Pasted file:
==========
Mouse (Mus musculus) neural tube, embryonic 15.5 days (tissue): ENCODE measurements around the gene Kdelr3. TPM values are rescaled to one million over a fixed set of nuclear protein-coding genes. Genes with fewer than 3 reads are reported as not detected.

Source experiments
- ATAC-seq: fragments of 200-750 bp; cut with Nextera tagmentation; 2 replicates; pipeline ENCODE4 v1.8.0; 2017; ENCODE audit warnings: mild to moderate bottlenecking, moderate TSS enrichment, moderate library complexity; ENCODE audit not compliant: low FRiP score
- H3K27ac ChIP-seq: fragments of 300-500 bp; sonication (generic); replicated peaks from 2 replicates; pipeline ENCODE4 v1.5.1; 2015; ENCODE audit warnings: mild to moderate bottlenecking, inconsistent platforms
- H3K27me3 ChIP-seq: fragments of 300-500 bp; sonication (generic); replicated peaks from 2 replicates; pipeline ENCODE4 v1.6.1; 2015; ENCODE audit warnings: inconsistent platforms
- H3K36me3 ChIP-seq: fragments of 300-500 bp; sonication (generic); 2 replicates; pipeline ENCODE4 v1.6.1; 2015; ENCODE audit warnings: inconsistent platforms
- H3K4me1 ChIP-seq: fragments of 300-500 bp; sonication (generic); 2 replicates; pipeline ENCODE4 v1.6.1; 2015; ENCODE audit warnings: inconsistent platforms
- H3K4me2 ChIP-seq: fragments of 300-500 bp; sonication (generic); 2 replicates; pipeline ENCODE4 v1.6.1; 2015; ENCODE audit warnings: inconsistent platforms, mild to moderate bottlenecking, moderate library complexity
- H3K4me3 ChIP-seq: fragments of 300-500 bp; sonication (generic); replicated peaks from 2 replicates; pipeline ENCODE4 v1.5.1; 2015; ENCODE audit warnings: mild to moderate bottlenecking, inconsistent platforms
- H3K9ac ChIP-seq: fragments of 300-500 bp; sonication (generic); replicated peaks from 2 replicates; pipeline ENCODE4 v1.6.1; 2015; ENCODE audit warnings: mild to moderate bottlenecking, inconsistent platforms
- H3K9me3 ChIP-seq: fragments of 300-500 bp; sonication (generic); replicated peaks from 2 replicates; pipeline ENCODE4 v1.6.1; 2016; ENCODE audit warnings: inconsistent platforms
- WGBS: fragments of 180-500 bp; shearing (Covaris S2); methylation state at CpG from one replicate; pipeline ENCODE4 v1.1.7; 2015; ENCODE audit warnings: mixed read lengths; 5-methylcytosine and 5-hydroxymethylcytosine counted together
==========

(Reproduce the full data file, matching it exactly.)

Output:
Mouse (Mus musculus) neural tube, embryonic 15.5 days (tissue): ENCODE measurements around the gene Kdelr3. TPM values are rescaled to one million over a fixed set of nuclear protein-coding genes. Genes with fewer than 3 reads are reported as not detected.

Source experiments
- ATAC-seq: fragments of 200-750 bp; cut with Nextera tagmentation; 2 replicates; pipeline ENCODE4 v1.8.0; 2017; ENCODE audit warnings: mild to moderate bottlenecking, moderate TSS enrichment, moderate library complexity; ENCODE audit not compliant: low FRiP score
- H3K27ac ChIP-seq: fragments of 300-500 bp; sonication (generic); replicated peaks from 2 replicates; pipeline ENCODE4 v1.5.1; 2015; ENCODE audit warnings: mild to moderate bottlenecking, inconsistent platforms
- H3K27me3 ChIP-seq: fragments of 300-500 bp; sonication (generic); replicated peaks from 2 replicates; pipeline ENCODE4 v1.6.1; 2015; ENCODE audit warnings: inconsistent platforms
- H3K36me3 ChIP-seq: fragments of 300-500 bp; sonication (generic); 2 replicates; pipeline ENCODE4 v1.6.1; 2015; ENCODE audit warnings: inconsistent platforms
- H3K4me1 ChIP-seq: fragments of 300-500 bp; sonication (generic); 2 replicates; pipeline ENCODE4 v1.6.1; 2015; ENCODE audit warnings: inconsistent platforms
- H3K4me2 ChIP-seq: fragments of 300-500 bp; sonication (generic); 2 replicates; pipeline ENCODE4 v1.6.1; 2015; ENCODE audit warnings: inconsistent platforms, mild to moderate bottlenecking, moderate library complexity
- H3K4me3 ChIP-seq: fragments of 300-500 bp; sonication (generic); replicated peaks from 2 replicates; pipeline ENCODE4 v1.5.1; 2015; ENCODE audit warnings: mild to moderate bottlenecking, inconsistent platforms
- H3K9ac ChIP-seq: fragments of 300-500 bp; sonication (generic); replicated peaks from 2 replicates; pipeline ENCODE4 v1.6.1; 2015; ENCODE audit warnings: mild to moderate bottlenecking, inconsistent platforms
- H3K9me3 ChIP-seq: fragments of 300-500 bp; sonication (generic); replicated peaks from 2 replicates; pipeline ENCODE4 v1.6.1; 2016; ENCODE audit warnings: inconsistent platforms
- WGBS: fragments of 180-500 bp; shearing (Covaris S2); methylation state at CpG from one replicate; pipeline ENCODE4 v1.1.7; 2015; ENCODE audit warnings: mixed read lengths; 5-methylcytosine and 5-hydroxymethylcytosine counted together